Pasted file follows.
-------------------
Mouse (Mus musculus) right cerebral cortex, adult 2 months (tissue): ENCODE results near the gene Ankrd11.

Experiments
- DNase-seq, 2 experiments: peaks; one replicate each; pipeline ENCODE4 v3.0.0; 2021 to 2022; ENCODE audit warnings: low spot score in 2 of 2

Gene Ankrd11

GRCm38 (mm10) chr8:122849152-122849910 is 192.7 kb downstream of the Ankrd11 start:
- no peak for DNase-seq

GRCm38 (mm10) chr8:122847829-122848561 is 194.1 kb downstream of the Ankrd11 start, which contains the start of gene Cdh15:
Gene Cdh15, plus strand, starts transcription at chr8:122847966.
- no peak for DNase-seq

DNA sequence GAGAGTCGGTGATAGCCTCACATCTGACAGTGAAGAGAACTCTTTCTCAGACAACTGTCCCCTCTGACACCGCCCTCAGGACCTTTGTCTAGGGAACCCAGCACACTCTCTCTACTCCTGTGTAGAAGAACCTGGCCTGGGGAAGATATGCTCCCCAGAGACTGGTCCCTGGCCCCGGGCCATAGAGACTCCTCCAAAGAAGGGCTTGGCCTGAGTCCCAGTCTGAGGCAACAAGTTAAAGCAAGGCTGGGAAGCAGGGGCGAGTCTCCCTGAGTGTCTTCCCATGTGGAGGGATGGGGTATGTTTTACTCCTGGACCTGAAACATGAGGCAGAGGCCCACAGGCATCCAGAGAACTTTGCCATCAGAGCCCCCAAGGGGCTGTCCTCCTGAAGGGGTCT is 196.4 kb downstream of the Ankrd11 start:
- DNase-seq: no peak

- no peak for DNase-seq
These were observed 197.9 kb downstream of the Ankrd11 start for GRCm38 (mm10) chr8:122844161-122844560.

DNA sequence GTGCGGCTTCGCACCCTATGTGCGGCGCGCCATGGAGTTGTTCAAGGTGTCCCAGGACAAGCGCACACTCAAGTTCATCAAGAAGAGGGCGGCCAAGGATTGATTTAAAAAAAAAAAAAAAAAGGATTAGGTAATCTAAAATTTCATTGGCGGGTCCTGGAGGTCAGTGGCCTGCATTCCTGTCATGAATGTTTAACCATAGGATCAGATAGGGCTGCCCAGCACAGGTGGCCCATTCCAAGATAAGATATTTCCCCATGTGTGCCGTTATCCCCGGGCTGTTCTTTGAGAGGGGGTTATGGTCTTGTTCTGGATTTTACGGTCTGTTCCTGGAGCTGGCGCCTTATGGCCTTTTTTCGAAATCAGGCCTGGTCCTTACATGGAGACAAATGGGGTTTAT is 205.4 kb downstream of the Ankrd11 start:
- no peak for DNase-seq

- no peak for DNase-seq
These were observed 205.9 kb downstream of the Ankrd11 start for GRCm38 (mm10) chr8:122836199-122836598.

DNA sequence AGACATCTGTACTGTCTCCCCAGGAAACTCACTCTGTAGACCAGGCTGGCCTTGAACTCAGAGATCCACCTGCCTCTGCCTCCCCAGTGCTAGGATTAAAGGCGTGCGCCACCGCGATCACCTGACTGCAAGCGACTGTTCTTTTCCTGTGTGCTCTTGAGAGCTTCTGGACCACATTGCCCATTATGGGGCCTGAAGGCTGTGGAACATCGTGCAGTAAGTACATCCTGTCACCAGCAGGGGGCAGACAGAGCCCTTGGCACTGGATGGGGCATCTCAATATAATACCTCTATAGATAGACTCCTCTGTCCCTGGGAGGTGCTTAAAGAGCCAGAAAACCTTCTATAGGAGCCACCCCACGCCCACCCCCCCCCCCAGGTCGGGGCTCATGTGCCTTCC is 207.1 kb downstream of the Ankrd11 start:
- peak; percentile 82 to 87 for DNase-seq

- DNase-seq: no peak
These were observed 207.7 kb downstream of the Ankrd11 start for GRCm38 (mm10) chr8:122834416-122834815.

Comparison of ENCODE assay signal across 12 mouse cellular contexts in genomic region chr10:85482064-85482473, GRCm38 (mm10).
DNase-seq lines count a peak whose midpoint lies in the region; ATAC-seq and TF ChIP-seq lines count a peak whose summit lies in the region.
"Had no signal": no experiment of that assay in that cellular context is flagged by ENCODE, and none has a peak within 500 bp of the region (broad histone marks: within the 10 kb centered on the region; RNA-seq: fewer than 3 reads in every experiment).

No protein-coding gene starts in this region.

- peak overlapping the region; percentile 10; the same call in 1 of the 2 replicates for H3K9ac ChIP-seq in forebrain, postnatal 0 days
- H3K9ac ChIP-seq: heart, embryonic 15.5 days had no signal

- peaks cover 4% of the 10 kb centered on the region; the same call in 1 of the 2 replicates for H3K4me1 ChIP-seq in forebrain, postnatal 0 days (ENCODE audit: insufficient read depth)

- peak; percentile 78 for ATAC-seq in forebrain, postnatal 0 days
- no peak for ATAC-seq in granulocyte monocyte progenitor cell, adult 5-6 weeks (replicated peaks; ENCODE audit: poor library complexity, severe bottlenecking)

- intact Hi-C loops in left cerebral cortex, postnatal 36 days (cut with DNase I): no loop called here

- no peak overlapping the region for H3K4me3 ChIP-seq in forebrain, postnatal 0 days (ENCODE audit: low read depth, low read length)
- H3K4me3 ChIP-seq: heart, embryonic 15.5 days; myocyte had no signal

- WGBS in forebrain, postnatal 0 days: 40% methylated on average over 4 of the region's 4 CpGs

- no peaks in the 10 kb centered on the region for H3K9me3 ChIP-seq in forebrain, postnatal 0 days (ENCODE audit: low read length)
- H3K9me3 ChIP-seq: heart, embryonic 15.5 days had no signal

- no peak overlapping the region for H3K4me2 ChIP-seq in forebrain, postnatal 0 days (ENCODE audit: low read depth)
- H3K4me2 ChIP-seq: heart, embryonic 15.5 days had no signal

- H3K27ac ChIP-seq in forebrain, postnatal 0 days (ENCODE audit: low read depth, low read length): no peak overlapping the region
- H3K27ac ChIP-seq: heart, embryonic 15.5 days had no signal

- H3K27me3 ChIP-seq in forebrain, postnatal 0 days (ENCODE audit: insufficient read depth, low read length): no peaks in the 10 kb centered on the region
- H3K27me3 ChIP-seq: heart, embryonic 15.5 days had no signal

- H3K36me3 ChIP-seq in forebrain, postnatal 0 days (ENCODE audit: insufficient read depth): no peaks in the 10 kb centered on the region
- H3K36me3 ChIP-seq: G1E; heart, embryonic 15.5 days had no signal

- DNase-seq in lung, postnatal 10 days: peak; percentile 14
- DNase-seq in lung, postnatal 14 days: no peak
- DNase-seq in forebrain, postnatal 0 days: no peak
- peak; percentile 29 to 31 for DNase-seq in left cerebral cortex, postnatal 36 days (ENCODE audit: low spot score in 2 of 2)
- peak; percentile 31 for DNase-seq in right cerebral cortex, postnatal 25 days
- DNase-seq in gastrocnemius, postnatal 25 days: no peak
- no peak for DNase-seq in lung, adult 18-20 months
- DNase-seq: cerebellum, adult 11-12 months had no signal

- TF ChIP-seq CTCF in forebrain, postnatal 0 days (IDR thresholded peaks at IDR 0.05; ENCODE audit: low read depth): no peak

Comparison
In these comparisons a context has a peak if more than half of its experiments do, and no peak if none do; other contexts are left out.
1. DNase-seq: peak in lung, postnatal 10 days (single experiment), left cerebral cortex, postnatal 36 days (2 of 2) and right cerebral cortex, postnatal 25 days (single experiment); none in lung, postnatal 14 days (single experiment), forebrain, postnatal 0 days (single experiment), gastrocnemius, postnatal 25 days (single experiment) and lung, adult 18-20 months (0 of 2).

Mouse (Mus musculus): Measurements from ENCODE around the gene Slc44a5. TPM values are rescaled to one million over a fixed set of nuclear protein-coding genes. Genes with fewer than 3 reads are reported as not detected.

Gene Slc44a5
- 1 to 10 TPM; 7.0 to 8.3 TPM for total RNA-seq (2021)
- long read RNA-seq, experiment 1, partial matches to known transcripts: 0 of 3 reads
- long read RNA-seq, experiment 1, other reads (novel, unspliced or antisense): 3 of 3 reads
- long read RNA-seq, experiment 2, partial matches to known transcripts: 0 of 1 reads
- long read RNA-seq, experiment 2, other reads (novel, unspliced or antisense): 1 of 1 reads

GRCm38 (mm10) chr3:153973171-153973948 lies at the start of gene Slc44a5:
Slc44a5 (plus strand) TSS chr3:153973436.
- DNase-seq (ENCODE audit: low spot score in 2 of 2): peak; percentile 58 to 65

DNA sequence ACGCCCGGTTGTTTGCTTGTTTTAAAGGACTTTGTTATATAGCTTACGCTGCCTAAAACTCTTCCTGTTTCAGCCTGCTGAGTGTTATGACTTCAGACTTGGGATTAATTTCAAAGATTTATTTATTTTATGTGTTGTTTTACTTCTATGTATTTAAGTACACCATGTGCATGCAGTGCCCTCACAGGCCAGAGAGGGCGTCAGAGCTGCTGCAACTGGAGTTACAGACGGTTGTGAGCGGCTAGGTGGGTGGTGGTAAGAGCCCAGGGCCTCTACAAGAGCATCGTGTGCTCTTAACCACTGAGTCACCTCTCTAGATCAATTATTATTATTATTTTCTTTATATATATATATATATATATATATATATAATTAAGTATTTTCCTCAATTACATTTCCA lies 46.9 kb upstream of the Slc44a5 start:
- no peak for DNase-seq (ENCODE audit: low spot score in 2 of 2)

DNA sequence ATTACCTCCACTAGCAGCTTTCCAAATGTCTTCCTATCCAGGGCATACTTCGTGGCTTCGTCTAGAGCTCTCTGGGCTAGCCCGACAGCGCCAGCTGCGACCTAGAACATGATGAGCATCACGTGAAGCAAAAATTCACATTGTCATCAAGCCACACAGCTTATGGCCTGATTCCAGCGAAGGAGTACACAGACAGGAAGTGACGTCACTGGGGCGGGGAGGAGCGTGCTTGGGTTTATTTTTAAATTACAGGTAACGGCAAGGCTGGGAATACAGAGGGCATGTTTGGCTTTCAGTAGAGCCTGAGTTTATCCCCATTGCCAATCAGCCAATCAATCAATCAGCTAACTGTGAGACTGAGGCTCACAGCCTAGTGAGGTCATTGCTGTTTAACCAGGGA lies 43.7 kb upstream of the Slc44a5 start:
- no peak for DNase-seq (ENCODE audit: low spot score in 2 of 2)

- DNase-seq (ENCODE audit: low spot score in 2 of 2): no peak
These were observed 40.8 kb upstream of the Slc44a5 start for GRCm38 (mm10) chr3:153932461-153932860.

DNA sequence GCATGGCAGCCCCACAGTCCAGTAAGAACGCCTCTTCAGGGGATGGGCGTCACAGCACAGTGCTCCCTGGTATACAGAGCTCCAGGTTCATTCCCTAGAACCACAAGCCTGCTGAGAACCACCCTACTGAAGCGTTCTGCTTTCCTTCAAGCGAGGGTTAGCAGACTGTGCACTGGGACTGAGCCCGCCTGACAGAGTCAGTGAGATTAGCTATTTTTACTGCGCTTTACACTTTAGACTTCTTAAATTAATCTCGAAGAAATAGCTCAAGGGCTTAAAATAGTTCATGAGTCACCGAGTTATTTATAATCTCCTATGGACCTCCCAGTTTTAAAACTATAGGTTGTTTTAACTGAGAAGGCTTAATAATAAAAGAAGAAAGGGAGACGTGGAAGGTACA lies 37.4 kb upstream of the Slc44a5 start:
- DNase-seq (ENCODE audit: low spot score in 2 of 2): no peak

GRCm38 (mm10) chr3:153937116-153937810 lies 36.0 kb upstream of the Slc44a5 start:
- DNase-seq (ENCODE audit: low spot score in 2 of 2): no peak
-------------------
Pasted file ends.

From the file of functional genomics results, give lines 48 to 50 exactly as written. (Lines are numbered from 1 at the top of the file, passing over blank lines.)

- peak; percentile 29 to 31 for DNase-seq in left cerebral cortex, postnatal 36 days (ENCODE audit: low spot score in 2 of 2)
- peak; percentile 31 for DNase-seq in right cerebral cortex, postnatal 25 days
- DNase-seq in gastrocnemius, postnatal 25 days: no peak